Summary: John 11
THIS WORLD IS NOT MY HOME (JOHN 11:1-7)
Here's what researchers in the Baltimore Longitudinal Study of Aging, in which more than 1,400 people from age 20 to 90 have been tracked since its inception in 1958, have observed:
(1) Cardiovascular System: Heart muscle thickens and blood vessels stiffen with age, reducing the amount of oxygen available to the brain and body. Breathing capacity declines by as much as 40 percent between 20 and 70 years of age.
(2) Brain and Nervous System: Some nerve cell structure is lost, along with some function of individual nerve cells. Most severe decline in mental function is a result of diseases like Alzheimer's and dementia, not normal aging.
(3) Kidneys, Bladder and Urinary Systems: Kidneys lose efficiency at clearing waste from the blood.
(4) Bones and joints: Bone density diminishes on average beginning at age 35, with an accelerated rate of loss in menopausal women.
(5) Muscles: Between the ages of 30 and 70, muscle mass declines more than 20 percent in men and women, in the absence of regular exercise.
(6) Eyes: By age 40, the lens begins to stiffen, resulting in difficulty focusing on near objects. Cloudy areas on the lens will become cataracts in more than half of people by the age of 80, according to the National Eye Institute.
(7) Ears: Two types of hearing loss that commonly occur with advancing age are presbycusis, which tends to run in families, and tinnitus, a ringing or hissing in the ears that can also be a sign of other problems, like high blood pressure. Hearing declines with age more rapidly in men than in women.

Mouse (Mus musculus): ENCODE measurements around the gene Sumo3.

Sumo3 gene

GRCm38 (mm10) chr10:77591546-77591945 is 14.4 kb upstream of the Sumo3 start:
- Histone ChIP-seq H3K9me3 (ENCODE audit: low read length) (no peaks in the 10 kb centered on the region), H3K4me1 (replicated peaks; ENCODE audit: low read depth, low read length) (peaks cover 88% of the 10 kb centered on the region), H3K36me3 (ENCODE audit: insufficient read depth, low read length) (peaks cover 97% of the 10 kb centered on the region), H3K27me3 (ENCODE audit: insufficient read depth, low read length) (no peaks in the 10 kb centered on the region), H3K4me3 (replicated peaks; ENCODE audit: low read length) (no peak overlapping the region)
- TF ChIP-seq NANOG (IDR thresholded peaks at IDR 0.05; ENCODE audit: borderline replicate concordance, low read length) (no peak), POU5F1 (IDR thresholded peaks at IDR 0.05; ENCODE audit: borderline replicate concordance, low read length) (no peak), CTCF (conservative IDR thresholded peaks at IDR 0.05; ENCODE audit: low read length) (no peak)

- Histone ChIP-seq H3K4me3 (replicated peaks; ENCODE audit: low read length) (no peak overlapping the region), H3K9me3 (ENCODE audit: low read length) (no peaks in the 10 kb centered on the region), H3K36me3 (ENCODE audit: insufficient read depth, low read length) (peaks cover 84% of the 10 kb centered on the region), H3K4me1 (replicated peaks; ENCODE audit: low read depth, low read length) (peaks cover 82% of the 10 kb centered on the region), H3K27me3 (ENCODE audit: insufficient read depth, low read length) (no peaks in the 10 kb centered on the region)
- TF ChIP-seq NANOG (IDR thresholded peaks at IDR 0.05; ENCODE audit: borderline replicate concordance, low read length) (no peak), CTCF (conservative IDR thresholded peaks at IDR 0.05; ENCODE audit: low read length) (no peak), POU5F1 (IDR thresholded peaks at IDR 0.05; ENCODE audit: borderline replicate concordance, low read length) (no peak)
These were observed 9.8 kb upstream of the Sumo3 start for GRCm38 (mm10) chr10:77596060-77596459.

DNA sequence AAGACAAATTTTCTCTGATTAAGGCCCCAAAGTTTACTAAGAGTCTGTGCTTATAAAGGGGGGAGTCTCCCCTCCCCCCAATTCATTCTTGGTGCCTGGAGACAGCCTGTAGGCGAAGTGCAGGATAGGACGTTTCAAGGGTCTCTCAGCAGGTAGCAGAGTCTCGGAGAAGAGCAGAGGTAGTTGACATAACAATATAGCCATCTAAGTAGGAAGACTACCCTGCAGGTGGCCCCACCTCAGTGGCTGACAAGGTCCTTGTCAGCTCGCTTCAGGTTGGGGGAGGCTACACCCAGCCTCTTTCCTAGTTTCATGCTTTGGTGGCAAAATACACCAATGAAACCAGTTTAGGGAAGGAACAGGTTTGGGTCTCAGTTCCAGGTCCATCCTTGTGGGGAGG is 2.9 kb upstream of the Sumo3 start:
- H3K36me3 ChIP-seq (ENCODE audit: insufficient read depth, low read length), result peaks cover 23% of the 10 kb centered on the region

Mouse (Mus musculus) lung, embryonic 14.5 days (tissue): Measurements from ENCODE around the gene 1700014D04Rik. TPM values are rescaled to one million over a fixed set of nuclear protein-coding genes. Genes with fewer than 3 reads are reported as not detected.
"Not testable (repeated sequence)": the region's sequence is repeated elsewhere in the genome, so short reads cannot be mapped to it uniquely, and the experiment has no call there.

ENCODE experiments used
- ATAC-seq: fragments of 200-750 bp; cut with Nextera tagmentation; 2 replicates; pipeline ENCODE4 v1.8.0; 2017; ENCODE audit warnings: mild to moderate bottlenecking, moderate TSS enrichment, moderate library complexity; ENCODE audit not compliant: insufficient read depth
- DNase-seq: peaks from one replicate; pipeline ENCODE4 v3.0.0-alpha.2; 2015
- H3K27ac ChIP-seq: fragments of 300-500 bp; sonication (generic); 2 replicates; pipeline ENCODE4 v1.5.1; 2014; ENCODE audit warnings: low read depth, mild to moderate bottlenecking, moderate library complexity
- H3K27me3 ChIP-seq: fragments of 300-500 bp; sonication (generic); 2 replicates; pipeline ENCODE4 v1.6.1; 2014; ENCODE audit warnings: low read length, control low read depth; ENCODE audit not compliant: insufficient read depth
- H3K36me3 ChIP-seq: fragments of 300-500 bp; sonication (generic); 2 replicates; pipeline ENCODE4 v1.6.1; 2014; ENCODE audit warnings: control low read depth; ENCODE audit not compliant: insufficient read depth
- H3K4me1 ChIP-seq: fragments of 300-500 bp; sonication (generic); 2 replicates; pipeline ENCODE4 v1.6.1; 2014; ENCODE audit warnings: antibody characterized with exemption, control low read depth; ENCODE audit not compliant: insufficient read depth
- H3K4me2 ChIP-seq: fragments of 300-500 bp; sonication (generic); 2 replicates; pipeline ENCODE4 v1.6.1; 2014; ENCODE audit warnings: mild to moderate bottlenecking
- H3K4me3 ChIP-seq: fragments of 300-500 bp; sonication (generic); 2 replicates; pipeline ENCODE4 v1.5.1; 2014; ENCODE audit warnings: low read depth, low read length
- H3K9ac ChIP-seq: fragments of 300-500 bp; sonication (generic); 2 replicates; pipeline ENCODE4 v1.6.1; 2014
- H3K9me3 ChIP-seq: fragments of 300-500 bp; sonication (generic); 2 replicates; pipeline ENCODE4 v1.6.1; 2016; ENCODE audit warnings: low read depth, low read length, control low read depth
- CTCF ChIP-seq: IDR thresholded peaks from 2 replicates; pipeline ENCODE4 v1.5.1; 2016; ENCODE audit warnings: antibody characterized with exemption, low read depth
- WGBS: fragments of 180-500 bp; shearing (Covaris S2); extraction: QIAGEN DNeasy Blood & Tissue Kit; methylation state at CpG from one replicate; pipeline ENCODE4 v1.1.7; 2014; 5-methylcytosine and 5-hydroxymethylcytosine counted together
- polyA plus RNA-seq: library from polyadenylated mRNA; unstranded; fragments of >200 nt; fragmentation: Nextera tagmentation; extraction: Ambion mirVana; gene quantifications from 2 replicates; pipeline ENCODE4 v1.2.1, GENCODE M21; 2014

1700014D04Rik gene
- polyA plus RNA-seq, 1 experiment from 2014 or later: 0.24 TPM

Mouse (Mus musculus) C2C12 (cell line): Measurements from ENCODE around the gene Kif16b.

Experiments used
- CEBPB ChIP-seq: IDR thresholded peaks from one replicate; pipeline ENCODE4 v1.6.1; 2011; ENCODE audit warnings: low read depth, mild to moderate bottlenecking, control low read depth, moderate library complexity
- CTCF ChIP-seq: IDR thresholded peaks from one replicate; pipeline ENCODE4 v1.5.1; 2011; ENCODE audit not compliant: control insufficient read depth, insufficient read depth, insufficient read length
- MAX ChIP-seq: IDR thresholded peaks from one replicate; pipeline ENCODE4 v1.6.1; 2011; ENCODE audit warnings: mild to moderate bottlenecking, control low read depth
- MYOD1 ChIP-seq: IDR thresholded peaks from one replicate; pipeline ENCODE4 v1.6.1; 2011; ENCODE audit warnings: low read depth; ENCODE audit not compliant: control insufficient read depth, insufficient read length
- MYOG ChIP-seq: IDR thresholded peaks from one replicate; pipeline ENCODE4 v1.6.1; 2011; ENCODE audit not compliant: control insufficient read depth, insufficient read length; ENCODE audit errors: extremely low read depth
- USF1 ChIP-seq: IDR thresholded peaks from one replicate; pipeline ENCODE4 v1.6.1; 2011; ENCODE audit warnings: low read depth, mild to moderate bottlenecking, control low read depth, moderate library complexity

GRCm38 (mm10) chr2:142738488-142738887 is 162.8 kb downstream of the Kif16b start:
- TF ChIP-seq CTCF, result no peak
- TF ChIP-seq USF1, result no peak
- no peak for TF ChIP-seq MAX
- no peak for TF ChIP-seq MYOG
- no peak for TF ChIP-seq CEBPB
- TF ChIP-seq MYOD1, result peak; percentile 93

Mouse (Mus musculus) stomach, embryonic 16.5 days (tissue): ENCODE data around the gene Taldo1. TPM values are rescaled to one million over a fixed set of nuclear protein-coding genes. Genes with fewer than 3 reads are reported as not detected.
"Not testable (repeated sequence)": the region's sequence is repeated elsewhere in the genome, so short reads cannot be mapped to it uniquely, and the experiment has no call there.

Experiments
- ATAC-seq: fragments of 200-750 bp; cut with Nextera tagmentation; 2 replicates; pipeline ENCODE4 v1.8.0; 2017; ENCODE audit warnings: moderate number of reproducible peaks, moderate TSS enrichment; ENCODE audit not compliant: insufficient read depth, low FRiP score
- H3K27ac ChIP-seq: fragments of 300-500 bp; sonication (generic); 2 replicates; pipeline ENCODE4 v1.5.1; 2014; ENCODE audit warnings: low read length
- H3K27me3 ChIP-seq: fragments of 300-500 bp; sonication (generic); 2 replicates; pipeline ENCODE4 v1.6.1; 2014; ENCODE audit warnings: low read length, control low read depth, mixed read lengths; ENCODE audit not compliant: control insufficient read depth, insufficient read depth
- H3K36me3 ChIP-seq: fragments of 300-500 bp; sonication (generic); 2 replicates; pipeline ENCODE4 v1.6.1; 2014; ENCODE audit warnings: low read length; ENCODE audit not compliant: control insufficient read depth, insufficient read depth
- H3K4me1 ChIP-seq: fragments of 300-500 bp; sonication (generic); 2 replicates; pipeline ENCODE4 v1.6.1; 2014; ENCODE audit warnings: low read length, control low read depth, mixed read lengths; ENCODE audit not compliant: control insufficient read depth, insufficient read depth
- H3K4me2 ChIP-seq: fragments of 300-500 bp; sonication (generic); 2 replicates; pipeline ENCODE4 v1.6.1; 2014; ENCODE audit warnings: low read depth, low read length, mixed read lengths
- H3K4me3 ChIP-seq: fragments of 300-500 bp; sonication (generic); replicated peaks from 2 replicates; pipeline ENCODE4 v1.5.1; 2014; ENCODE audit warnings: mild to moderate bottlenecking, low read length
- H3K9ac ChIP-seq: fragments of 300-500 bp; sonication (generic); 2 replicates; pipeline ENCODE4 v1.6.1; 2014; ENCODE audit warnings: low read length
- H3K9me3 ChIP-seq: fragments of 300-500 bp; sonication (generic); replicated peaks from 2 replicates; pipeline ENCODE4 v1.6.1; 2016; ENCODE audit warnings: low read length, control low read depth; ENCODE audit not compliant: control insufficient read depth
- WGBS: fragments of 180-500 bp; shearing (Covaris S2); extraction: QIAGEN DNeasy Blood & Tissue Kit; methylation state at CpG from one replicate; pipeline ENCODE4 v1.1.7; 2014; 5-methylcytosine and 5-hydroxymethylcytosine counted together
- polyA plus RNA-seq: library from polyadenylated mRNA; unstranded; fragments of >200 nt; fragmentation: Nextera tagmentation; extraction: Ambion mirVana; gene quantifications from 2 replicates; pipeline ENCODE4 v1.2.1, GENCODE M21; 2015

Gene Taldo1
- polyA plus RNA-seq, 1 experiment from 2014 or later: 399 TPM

One of the most interesting differences between the gospel of John and the Synoptics is the centrality of Jerusalem. In the Gospel of John Jesus went to Jerusalem as early as chapter 2 (John 2:13), in contrast to chapter 11 in Mark (Mark 11:1) and chapter 13 in Luke (Luke 17:11) and chapter 20 in Matthew (Matt 20:17). It was, however, not a surprise because of the closeness of Jesus with the siblings of Martha and her sister and Lazarus (John 11:5) of Bethany, which was less than two miles from Jerusalem (John 11:18). The lives of the three siblings are featured more in John than the other three gospels. For example, Lazarus the sibling never appeared in the Synoptics. The death and resurrection of Lazarus was the scene of the last recorded miracle (semeion) in John (John 12:18).
What hope do you have in health or sickness, in life or in death? How does the Bible view sickness and death? Is longevity in life your only hope and the only way out?
Behold the Glory of God
1 Now a man named Lazarus was sick. He was from Bethany, the village of Mary and her sister Martha. 2 This Mary, whose brother Lazarus now lay sick, was the same one who poured perfume on the Lord and wiped his feet with her hair. 3 So the sisters sent word to Jesus, "Lord, the one you love is sick."
4 When he heard this, Jesus said, "This sickness will not end in death. No, it is for God's glory so that God's Son may be glorified through it." 5 Jesus loved Martha and her sister and Lazarus. 6 Yet when he heard that Lazarus was sick, he stayed where he was two more days. 7 Then he said to his disciples, "Let us go back to Judea." 8 "But Rabbi," they said, "a short while ago the Jews tried to stone you, and yet you are going back there?" 9 Jesus answered, "Are there not twelve hours of daylight? A man who walks by day will not stumble, for he sees by this world's light. 10 It is when he walks by night that he stumbles, for he has no light." (John 11:1-8)